It is now a year and a half later. So far she has had three hand surgeries at Valley Presbyterian, David Auerbach, M.D. Both hands were operated on each time. The first surgery (on 6/6/96) was to separate the fingertips, which were fused. Unfortunately, during this operation she lost both middle fingers (the tips were removed and eventually the entire finger was taken out). The doctor said the bone was very weak and could not survive as a finger.

The second surgery was to separate the pinky and the thumb. Skin grafts were taken from the left and right groin. This one was done on 9/4/96. She had both arms in casts. The casts came off on 9/26/96.

Her third hand surgery was on 2/5/97. The bone removed from her middle fingers was used to straighten out her thumbs which were crooked.

Dr. Hryar Shahinian (he came to Cedars-Sinai from New York in August, 1996) did her first head surgery (cranial vault remodeling) on Monday, 9/30/96. Hrayr Shahinian, MD, is the Director of the new Skull Base Program. He has operated on many kids with Aperts and Crouzons. He's is a WONDERFUL doctor!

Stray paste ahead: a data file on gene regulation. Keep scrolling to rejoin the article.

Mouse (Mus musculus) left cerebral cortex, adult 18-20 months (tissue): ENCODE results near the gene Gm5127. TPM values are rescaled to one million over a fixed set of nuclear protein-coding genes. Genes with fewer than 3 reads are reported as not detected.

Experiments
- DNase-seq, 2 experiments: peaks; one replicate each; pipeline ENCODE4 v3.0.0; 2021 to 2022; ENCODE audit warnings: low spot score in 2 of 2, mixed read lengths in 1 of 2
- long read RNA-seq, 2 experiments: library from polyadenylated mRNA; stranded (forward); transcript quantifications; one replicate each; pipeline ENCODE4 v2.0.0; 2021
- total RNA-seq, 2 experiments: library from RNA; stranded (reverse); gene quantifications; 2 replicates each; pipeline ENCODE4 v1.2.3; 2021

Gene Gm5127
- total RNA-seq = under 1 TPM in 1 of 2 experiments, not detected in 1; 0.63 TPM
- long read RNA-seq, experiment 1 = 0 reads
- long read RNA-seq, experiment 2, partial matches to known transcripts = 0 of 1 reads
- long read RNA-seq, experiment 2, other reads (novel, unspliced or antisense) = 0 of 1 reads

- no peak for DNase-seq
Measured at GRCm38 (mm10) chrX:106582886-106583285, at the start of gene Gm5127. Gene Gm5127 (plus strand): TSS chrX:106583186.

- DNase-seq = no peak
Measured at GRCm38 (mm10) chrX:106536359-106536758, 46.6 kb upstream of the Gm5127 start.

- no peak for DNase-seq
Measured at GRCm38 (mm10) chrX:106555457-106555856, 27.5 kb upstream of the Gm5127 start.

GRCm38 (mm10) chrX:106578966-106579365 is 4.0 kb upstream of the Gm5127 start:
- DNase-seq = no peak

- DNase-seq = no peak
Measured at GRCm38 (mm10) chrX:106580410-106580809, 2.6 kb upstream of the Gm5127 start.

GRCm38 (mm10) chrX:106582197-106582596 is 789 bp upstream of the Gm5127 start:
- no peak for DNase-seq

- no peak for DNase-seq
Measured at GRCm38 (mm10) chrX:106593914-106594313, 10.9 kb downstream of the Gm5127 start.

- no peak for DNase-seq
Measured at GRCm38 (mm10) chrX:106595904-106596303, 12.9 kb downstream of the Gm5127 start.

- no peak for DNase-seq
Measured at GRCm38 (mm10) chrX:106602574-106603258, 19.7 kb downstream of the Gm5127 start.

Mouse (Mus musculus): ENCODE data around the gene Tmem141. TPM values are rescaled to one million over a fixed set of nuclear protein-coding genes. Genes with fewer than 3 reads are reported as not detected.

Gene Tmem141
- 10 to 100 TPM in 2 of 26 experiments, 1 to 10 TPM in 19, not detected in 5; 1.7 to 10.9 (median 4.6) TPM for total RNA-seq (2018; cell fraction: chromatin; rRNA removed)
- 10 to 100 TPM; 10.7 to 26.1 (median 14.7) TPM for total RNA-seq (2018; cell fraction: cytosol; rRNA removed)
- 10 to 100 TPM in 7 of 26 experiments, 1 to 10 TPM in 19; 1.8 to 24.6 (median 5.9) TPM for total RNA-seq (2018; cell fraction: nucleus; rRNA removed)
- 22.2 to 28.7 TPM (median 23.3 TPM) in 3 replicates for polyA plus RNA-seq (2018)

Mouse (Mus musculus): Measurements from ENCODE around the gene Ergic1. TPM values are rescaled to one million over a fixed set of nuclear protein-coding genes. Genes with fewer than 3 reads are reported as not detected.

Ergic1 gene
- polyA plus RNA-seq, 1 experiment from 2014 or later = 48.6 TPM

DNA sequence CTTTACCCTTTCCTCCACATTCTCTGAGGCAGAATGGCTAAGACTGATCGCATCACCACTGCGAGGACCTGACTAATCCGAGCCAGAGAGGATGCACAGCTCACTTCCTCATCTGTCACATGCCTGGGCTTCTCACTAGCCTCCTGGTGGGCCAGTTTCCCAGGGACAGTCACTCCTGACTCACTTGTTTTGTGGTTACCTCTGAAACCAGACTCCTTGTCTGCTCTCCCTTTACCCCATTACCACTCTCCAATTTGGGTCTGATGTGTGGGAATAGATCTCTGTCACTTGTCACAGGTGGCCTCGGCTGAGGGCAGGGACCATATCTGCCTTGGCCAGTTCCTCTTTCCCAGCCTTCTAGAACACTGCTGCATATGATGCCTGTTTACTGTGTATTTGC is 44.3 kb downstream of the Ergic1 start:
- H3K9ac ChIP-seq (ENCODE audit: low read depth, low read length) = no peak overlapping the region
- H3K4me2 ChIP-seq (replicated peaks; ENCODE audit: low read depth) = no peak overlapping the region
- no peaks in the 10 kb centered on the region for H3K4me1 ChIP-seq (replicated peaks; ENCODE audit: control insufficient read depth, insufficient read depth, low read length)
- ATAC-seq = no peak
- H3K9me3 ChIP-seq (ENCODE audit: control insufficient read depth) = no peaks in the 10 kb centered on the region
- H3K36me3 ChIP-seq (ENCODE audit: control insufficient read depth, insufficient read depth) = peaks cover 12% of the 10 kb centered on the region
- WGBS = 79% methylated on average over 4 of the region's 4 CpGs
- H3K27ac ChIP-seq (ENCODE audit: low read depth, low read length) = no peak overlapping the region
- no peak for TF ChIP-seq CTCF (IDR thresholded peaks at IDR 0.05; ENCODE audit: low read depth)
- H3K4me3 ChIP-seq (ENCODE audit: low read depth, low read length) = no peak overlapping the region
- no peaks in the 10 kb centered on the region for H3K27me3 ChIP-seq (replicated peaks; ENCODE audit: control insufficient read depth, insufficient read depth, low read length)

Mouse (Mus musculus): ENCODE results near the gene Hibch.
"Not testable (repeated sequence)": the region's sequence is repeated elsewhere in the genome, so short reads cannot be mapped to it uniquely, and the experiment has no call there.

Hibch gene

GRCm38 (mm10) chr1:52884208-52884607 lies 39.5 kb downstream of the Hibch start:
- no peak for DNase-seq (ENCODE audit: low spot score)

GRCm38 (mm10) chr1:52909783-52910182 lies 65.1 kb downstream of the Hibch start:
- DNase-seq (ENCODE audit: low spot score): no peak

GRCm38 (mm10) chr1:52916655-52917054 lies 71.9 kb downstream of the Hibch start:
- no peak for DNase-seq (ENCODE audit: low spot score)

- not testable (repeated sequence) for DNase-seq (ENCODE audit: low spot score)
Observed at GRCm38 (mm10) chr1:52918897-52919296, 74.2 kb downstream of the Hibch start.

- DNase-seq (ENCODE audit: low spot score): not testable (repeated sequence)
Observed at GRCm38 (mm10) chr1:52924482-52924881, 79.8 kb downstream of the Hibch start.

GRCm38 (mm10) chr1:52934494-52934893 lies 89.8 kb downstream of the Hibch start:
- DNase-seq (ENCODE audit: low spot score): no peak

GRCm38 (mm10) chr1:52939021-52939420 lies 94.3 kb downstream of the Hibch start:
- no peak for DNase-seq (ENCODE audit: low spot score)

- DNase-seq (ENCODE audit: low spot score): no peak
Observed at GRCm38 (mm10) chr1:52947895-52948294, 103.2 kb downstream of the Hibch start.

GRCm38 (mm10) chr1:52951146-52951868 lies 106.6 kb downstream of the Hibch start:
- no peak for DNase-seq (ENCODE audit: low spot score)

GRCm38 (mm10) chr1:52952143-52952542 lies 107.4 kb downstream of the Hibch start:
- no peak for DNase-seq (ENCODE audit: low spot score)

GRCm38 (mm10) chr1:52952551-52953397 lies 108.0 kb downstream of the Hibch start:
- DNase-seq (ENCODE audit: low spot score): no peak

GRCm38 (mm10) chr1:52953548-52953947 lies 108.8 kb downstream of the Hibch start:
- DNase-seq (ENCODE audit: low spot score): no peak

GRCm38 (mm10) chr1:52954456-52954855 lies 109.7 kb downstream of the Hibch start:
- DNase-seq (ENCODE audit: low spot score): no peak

She has not been referred to a craniofacial team. When I spoke to the pediatrician and insurance group and explained to them what I had read about Aperts, and that Martha would need to be followed by a team of doctors, they gave me a list of doctors who contract with their HMO. They are not a group nor do they work as a craniofacial team. I'm taking everything one-day-at-a-time. She goes to her pediatrician (who also has never seen another baby with Aperts) about every other month for physical check ups.

Martha is like the other Aperts babies I've read about, very sweet and lovable. And, so far she appears to be very intelligent. She's been evaluated by a Regional Center and was rated to be normal, mentally. She'll be re-evaluated in a few months.

I wish people wouldn't stare. I expect them to look but how can we make them understand that, as with anybody else, it isn't polite to stare. Depending on my mood (and hormone level, I guess), sometimes I smile at the gawkers, sometimes I give them "dirty looks" and at other times I tell them off.

Martha has an older sister (Patricia, 11 yrs) and a baby brother (Eddie, 6 months). José (dad, 39), and Patricia are great help and support.

Martha just recently started walking (at about 19 months). She is having a ball and is very independent when she's trying to find her way around. I've locked all the drawers in the kitchen because she was going in them and taking out the pots and pans and spreading them on the floor.

Laura Pulido, September, 1997

The Many Faces of Martha and Family

After first hand surgery - separated fingertips

Martha's first birthday - 1/12/97

Martha's birthday cake, 1/12/97

Martha with Tricia and Eddie, 3/31/97

8/10/97